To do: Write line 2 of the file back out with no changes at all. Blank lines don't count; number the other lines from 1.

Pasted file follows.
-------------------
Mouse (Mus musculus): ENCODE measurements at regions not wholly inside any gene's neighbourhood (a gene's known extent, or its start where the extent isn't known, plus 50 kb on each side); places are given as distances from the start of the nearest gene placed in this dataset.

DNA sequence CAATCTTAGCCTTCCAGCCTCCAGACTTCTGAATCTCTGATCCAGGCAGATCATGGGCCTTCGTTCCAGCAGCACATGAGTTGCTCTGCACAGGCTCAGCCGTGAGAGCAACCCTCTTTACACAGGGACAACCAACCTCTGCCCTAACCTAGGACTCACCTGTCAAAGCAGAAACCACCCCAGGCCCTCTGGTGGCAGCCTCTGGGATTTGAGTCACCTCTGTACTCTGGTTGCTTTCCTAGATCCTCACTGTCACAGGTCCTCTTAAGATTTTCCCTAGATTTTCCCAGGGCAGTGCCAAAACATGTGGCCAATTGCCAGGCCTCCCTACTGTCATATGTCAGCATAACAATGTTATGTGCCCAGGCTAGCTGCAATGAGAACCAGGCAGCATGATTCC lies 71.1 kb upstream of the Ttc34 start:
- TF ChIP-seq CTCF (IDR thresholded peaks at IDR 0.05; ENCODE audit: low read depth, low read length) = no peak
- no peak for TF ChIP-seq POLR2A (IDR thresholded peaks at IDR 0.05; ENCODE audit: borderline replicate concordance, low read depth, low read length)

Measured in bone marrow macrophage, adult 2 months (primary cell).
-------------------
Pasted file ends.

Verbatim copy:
DNA sequence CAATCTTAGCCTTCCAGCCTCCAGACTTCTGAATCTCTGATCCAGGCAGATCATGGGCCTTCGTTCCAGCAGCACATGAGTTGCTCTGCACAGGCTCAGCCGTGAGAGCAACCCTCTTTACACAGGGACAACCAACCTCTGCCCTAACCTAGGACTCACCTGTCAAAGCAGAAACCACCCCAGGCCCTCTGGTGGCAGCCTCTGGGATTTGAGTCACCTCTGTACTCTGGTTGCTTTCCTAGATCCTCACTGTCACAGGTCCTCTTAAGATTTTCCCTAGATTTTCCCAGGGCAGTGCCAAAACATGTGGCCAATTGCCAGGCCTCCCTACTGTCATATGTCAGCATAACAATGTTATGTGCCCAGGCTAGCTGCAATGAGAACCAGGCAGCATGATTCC lies 71.1 kb upstream of the Ttc34 start: